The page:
More generally, in 2009, MSF was expelled from Darfur, its activities in Niger were suspended by the government and, at the time of the air strikes in Al Talh, a public statement by MSF on internment conditions for people displaced by the Sri Lankan conflict had angered the authorities there. The perceived trade-off between speech and action was being hotly debated within MSF, with some managers demanding that the organisation just keep quiet and deliver care. During an Al Jazeera interview several months earlier in the wake of the Darfur expulsion, MSF’s operations director had stated: “You have to be able to distinguish between human rights and international justice activists and relief organisations”.
MSF had little desire to risk its entire Yemen operation by denouncing a crime that didn’t affect it directly; nor did it want to demand publicly that the warring parties spare the hospital and guarantee the safety of its teams and their freedom of movement. As the fighting intensified, the teams decided to move the staff and patients to safety and evacuate the facility, saying nothing, seeing no immediate tangible benefit to speaking out. On 5 October, however, once the few caregivers who had stayed to receive patients after MSF’s departure had all left the hospital, MSF issued a statement to the national press agency and several Yemeni newspapers. Hoping to be able to relaunch its activities in Al Talh someday and fearing the hospital would be looted and bombed, it “called for respect for [Saada governorate] healthcare facilities and their purpose”—in this case, for the deserted building itself and the equipment.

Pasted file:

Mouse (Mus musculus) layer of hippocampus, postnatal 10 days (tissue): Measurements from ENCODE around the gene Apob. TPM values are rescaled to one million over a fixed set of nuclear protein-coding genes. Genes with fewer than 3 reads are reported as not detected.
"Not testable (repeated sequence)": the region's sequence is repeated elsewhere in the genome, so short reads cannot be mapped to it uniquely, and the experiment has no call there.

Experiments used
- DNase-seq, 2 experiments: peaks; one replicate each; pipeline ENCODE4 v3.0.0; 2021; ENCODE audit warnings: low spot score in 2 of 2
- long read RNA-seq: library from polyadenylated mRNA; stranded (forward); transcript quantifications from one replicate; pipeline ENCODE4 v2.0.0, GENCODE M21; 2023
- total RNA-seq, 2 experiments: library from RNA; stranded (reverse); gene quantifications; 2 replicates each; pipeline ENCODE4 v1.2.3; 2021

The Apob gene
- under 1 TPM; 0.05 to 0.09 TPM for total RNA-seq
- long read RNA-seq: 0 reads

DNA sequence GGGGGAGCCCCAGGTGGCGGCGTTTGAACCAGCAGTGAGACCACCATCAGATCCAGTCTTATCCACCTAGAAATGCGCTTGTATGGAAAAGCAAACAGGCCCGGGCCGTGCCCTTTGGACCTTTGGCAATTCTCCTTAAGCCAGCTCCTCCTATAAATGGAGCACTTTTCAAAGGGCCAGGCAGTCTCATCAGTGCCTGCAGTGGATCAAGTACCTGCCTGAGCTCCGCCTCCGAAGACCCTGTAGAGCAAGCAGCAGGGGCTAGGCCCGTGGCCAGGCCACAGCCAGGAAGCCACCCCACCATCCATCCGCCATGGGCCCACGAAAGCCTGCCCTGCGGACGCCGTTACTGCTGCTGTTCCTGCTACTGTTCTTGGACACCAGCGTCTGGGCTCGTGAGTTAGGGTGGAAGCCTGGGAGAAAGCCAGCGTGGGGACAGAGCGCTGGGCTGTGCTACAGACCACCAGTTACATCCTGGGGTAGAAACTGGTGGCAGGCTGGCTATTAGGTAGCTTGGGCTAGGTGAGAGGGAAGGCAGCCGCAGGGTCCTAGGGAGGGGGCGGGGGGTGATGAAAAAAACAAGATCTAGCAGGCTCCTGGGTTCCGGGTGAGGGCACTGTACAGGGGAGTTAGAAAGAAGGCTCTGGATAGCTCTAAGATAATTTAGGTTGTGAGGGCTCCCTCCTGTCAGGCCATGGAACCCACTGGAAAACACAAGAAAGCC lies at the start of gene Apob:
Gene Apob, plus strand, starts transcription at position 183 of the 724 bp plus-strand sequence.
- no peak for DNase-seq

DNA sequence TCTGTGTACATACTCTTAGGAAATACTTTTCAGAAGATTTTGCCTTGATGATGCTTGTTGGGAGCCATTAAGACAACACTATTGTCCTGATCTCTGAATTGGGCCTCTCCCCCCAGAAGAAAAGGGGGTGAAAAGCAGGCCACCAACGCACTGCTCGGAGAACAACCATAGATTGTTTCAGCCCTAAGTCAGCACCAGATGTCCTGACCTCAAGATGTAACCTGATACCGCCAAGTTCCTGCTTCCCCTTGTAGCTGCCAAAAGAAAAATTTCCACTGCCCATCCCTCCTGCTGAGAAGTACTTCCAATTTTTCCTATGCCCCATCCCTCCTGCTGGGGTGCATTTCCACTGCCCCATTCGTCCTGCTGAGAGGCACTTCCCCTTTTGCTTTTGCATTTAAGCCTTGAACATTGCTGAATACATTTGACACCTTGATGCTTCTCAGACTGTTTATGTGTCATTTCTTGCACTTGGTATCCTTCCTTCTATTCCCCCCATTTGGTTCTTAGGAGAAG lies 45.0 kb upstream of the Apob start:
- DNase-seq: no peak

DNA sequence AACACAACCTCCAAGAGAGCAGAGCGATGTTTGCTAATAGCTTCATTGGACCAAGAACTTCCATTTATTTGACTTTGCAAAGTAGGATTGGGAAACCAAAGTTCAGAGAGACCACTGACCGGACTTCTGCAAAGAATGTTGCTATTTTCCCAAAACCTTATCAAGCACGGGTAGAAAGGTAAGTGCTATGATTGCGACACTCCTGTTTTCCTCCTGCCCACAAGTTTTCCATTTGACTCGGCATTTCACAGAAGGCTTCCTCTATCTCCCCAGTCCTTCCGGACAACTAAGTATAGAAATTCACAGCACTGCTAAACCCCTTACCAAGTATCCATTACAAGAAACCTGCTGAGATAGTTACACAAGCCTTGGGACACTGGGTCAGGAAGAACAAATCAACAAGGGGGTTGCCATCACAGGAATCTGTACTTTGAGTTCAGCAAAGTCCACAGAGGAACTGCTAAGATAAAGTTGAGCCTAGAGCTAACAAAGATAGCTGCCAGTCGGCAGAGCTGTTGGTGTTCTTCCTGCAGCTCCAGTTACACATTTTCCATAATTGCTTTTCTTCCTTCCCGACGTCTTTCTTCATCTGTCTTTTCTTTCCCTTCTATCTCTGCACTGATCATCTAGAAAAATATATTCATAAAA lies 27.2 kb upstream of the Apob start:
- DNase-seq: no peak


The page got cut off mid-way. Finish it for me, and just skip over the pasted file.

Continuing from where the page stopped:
Every year MSF compiled and published its “Top Ten Humanitarian Crises”, a public relations effort aimed at increasing its visibility in the media. December 2009 was no exception and Yemen was on the list.
In particular, MSF said that, “Violence escalated sharply in August as Yemeni army forces began carrying out air strikes and artillery assaults against Al Houthi rebels”, and reported that “tens of thousands [of civilians fled] into neighbouring Hajja, Amran, and Al Jawf governorates, where they had little to no access to healthcare services”.
The information was picked up by Al Jazeera and many other Arab media outlets. The Qatari satellite channel even ran a special edition on MSF’s statements on Yemen in December 2009, its analysts wondering publicly about the negative impact this speaking out would have on the credibility of President Saleh.
The government’s response was instantaneous. Right in the middle of the war, it immediately suspended authorisation for all of the organisation’s activities in Yemen—the movement of people and vehicles, imports, new projects, and the renewal of MSF’s framework agreement. In a meeting, government representatives laid out their main grievances to the head of mission: MSF had failed to remain neutral in the conflict by only condemning military violence and not that committed by the Houthists, and it had offered an unfounded evaluation of the healthcare services in government areas where it worked little, if at all. One of MSF’s government contacts concluded, “It was this kind of purely political report that got you expelled from Darfur”.6